Key findings of the survey include:• Seven in ten of those surveyed said they believe that hand-held small volume nebulizers are more effective than either a dry powder or metered-dose inhaler (DPI/MDI) in the management of acute exacerbations of COPD. • Nearly two-thirds of respondents also believe hand-held small volume nebulizers are more effective than DPI/MDI in treating those with severe COPD.• While 98 percent of health care providers surveyed reported that they are at least somewhat knowledgeable about treatment devices, only about half reported that they were extremely or very knowledgeable about treatment devices. • Approximately half of the respondents believed that hand-held small volume nebulizers are essential for some patients. Less than one-third said they were extremely/very knowledgeable about which patients should use them.• Seven in ten of those surveyed reported that they typically discuss how to use a device during a patient’s first visit, but only 20 percent felt they were extremely/very knowledgeable about how to clean and maintain hand-held small volume nebulizers to prevent infections. Less than 10 percent reported discussing with their patients how to clean and store devices.• More than four out of five respondents reported interest in receiving additional education about COPD treatment devices and would like to learn more about the various types of hand-held small volume nebulizers.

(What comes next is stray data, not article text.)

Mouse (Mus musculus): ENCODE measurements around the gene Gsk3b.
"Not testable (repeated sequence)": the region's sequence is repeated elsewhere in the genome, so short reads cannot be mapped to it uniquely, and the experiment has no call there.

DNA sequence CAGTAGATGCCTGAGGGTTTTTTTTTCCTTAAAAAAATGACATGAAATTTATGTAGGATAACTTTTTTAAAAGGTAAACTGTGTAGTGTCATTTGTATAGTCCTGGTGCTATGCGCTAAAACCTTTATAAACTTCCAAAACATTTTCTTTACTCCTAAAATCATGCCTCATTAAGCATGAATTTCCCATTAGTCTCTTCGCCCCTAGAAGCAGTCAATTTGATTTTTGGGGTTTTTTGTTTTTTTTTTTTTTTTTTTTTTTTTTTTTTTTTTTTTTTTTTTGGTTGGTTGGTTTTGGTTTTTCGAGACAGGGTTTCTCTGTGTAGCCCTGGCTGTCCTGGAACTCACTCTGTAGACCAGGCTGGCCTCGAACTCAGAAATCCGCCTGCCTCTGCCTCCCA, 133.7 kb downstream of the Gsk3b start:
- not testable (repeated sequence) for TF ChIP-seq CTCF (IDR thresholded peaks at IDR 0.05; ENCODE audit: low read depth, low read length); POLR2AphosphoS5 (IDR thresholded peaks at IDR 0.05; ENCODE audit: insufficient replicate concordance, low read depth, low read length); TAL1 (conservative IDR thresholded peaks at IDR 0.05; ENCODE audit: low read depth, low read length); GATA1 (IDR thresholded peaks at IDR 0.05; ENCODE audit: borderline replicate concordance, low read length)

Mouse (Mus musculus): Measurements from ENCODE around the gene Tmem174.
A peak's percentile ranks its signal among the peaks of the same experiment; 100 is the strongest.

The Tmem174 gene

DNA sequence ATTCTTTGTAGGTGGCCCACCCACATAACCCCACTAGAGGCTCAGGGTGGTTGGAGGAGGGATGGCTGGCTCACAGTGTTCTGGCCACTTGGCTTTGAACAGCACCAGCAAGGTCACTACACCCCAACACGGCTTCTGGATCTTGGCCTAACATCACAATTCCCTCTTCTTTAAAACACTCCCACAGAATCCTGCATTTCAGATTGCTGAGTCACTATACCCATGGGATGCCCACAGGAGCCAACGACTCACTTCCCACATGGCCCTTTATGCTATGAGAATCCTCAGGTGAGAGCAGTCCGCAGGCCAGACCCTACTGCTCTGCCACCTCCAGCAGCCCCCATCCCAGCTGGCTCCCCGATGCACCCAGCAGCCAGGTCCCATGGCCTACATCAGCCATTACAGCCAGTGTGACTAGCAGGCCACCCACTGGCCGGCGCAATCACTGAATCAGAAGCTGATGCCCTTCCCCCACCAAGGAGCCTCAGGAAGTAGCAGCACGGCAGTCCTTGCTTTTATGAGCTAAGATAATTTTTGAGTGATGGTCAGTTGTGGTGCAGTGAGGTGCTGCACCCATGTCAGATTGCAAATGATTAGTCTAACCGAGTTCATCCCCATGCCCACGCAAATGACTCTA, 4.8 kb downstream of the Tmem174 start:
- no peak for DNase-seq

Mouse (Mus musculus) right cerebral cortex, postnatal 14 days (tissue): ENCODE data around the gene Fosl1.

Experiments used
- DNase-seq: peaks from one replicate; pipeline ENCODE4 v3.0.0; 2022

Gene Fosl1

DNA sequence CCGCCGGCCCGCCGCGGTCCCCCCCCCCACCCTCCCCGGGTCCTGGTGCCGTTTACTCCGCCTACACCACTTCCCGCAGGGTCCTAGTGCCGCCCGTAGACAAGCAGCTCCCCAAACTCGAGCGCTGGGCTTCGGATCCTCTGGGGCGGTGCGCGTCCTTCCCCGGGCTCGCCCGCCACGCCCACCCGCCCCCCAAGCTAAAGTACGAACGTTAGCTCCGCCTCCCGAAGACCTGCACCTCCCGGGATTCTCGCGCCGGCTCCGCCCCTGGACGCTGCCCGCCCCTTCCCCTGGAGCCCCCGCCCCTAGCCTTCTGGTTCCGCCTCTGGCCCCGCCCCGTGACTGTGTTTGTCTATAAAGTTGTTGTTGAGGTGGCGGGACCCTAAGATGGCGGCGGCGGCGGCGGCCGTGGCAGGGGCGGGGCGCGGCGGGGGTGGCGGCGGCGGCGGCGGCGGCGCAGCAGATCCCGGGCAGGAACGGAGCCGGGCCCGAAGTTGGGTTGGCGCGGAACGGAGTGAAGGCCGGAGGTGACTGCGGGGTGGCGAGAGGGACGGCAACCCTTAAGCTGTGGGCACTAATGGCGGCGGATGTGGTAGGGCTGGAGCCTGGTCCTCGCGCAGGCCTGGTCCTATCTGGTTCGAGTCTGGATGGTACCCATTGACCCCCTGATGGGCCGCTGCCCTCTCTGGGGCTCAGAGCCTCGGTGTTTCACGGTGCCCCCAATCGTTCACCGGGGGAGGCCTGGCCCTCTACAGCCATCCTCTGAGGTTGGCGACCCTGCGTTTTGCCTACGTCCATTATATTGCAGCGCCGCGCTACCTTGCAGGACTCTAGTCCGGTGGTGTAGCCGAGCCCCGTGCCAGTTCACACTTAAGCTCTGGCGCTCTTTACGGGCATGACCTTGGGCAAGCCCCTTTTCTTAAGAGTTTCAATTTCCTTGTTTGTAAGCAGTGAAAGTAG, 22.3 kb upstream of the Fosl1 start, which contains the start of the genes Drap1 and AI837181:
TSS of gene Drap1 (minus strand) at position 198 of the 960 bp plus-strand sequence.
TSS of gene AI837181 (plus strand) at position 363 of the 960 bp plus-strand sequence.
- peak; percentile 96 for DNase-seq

“Sunovion is committed to improving the lives of people with COPD and other serious medical conditions, and we are proud to partner with ATS on this project,” said Antony Loebel, M.D., Executive Vice President and Chief Medical Officer at Sunovion. “This and the forthcoming patient survey will provide valuable insights into what doctors want to know about using hand-held small volume nebulizers when treating their patients with COPD. We hope that these data will contribute to educational programs, leading to informed treatment decisions and better outcomes for patients.” About the SurveyThe online survey, designed by a steering committee that was comprised of ATS clinicians and scientists, was conducted by Harris Poll between January 7 and January 29, 2016. Pulmonologists with a declared interest in COPD identified from the ATS membership roster and attendance list at ATS 2014 and 2015 were solicited to participate via email. In all, 205 U.S. pulmonologists and fellows completed the survey.